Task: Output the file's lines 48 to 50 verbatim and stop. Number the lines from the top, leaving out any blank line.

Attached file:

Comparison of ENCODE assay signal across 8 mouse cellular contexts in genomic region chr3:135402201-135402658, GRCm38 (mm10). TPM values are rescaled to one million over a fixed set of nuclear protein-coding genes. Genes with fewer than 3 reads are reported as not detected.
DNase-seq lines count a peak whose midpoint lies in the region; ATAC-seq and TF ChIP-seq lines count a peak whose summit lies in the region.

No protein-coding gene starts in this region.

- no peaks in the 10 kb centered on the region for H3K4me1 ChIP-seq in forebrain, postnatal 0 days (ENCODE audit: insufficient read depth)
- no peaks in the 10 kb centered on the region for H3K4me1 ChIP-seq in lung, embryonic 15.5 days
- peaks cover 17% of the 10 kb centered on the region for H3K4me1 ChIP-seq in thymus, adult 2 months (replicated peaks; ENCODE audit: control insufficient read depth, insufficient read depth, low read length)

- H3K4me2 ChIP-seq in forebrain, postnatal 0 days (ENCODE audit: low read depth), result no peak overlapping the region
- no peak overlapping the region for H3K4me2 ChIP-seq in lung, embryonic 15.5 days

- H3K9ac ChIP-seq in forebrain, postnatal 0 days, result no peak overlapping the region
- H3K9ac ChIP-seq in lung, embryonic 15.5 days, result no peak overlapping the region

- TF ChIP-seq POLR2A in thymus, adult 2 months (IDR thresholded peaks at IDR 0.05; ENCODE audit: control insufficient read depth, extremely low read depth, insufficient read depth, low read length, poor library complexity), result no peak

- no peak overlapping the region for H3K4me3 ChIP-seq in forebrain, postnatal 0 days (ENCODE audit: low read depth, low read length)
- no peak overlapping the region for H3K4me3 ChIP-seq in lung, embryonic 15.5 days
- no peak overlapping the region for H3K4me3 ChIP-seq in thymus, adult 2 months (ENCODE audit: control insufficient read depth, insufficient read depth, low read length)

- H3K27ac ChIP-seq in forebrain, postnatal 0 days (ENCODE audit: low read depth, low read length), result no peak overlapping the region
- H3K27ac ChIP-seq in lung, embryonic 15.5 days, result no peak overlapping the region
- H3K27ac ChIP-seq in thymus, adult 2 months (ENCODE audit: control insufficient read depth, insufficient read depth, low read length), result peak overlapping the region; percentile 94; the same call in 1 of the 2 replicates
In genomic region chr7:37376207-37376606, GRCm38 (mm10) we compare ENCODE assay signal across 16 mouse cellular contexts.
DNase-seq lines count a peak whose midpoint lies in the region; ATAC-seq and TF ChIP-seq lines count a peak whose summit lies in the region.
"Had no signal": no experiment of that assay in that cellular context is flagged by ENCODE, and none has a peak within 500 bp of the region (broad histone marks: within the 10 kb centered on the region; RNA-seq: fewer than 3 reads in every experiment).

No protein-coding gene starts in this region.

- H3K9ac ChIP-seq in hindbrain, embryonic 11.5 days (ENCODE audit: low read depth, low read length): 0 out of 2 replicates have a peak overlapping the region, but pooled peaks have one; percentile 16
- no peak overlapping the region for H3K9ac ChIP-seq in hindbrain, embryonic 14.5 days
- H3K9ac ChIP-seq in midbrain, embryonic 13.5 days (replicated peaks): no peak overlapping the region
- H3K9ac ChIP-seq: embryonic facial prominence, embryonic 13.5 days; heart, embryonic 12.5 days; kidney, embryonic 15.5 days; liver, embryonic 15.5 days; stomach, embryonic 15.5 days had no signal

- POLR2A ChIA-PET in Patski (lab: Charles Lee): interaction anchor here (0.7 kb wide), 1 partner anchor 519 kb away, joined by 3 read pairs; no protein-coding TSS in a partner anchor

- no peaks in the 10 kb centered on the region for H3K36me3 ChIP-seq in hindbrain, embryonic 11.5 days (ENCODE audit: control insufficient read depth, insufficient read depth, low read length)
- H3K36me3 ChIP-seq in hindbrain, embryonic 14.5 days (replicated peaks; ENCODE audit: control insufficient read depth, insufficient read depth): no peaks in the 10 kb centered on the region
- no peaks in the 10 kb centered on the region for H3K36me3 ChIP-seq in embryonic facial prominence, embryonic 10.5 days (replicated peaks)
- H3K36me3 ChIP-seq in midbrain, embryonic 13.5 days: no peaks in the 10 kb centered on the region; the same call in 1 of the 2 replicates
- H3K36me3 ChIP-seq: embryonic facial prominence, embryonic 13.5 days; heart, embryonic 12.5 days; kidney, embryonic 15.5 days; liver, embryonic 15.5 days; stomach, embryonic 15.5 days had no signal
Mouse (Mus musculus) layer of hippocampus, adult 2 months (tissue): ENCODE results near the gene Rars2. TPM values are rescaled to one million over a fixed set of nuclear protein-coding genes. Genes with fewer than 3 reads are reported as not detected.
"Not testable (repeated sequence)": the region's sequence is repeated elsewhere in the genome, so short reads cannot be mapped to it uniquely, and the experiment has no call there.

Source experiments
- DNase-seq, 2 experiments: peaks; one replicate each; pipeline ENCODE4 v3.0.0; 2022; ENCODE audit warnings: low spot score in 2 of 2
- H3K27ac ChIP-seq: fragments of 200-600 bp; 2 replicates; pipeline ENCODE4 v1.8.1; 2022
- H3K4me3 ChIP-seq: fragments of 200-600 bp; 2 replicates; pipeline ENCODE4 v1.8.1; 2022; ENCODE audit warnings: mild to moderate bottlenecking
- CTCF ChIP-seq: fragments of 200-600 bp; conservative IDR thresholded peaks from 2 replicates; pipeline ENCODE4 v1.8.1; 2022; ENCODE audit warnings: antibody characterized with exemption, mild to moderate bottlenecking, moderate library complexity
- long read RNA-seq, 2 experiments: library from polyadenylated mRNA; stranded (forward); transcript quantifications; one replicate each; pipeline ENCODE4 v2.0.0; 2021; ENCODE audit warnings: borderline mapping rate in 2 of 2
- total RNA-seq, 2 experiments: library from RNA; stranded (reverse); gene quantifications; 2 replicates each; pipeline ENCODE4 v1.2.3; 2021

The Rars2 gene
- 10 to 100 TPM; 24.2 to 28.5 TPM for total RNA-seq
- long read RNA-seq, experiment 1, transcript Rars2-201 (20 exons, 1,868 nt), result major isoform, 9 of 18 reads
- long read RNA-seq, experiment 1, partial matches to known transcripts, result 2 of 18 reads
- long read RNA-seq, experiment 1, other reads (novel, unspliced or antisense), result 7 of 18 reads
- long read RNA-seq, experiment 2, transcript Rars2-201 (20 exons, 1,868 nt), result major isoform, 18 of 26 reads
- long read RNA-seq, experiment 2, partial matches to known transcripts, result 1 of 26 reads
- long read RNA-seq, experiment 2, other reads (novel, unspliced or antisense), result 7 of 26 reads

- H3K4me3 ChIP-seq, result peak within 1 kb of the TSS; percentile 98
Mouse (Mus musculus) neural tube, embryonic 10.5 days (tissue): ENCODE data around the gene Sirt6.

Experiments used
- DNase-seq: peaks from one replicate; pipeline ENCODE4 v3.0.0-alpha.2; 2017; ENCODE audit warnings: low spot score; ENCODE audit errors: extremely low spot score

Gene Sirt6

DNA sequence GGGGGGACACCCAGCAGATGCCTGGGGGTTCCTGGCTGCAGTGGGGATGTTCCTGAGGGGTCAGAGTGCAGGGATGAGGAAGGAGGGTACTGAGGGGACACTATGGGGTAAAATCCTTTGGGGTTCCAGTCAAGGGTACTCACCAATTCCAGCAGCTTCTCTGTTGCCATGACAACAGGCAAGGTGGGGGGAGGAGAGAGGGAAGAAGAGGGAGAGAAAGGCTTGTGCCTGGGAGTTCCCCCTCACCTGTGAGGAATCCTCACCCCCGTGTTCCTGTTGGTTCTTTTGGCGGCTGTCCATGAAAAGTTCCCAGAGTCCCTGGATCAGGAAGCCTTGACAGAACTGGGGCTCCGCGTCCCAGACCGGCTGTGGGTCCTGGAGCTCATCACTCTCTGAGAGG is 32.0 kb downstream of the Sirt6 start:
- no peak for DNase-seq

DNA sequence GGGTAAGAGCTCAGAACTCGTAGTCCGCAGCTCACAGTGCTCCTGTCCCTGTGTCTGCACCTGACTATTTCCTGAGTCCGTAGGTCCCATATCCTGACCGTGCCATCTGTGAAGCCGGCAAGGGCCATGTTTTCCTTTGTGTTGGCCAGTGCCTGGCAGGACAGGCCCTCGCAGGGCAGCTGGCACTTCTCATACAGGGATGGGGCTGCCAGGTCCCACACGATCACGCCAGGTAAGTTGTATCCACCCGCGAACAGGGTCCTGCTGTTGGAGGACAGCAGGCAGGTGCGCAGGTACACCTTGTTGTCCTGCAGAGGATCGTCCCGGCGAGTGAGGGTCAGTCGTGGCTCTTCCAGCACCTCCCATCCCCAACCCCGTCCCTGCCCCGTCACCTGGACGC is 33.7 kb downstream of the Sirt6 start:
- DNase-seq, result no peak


- long read RNA-seq, experiment 2, other reads (novel, unspliced or antisense), result 7 of 26 reads

- H3K4me3 ChIP-seq, result peak within 1 kb of the TSS; percentile 98
Mouse (Mus musculus) neural tube, embryonic 10.5 days (tissue): ENCODE data around the gene Sirt6.